The two main methods for catching carp are:

  1. Spinning Tackle
  2. Fly fishing tackle

When using spinning tackle, the setup typically uses three options:

  1. Legering 
  2. Float fishing
  3. Free lining (no float or weights)

One great tactic for catching carp on spinning tackle is using a method feeder; it’s a simple rig often used in the UK in any lake or river.

When using flies, the best options are:

  1. San Juan Worm
  2. BH Woolly Bugger
  3. The Headstand carp fly
  4. Clouser Nymph

You can read more on the best tactics and fly types to use when carp fishing on the fly, with some insider tips on this sometimes unutilized fishing style for catching carp.

What Basic Gear Is Needed To Catch Carp?

carp gear
Carp gear can get overwhelming, but the basic setup does not need to go to this extreme!

For your tackle, you’ll want a somewhat robust setup. These are strong fish that will test the limits of your gear. 

Rod For Carp Fishing 

You will want to use a medium 9 to 11-foot length rod for your rod. It’s long enough for you to make those longer casts but powerful enough to fight any double-digit fish you happen to find. 

Reel For Carp Fishing

With your medium rod, you can pair it with a size 3000 or 4000 reel. It’ll have the power to help you fight the fish and be able to hold enough line that you’re not going to run out of line if the carp happens to go on an especially long run. 

If you plan on catching large carp over 10 lbs, it is best to use a baitrunner of at least a size 6000. My favorite baitrunner reels are from Shimano, which are available in a full range of options up to a size 10000.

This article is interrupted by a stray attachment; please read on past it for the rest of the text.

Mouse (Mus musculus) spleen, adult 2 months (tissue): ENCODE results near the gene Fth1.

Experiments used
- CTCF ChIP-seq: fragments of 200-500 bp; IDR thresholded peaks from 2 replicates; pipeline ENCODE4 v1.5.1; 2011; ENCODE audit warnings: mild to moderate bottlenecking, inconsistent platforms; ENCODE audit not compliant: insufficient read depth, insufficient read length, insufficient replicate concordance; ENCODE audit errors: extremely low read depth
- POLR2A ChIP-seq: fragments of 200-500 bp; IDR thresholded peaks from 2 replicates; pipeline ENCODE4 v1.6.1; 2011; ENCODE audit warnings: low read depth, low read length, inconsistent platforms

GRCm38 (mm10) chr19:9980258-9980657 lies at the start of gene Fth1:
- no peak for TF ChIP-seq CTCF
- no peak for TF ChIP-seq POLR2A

Line For Carp Fishing

Carp do not have sharp teeth near their mouths, but due to the carp’s strength, your line should be from 6lbs to 8lbs test for smaller fish weighing up to 10lbs, and 12lbs test for those bigger carp of 15lbs and above.

Carp fight well, and to keep the fish under control and help you avoid any heavy weed or underwater structures, you should only buy a good quality reputable line. 

However, carp have extremely good eyesight. Make sure you’re using monofilament coupled with a strong hook length of monofilament or a braided hook length. You’ll likely be fishing in dirtier water, so you have an added advantage due to the lack of visibility. 

There are many makes and models of fishing lines available, however, if you are targeting bigger carp, my recommendation is the Fox Exocet or the Gardner GT-HD. Both options are high quality and very popular with specimen carp anglers.

Hooks For Carp Fishing 

Size 10 to 12 hooks with a wide gape are the best for catching carp up to and around the 10 lbs mark. For carp in the 15lbs size, you will likely need to use sizes #4 up to #8 to ensure you can land them successfully. 

What Bait Does A Carp Eat?

sweetcorn bait
Sweetcorn is an all-time favorite for carp anglers

Let us be honest; carp will eat anything! They aren’t very fussy eaters; however, one of the most underrated baits to try is tiger nuts, which will always be a big favorite for specialist carp anglers to use.

Carp are primarily omnivores, eating a wide range of natural food sources. You will need to take a few options when fishing and not rely on one bait; also, what works one day may not work the following trip.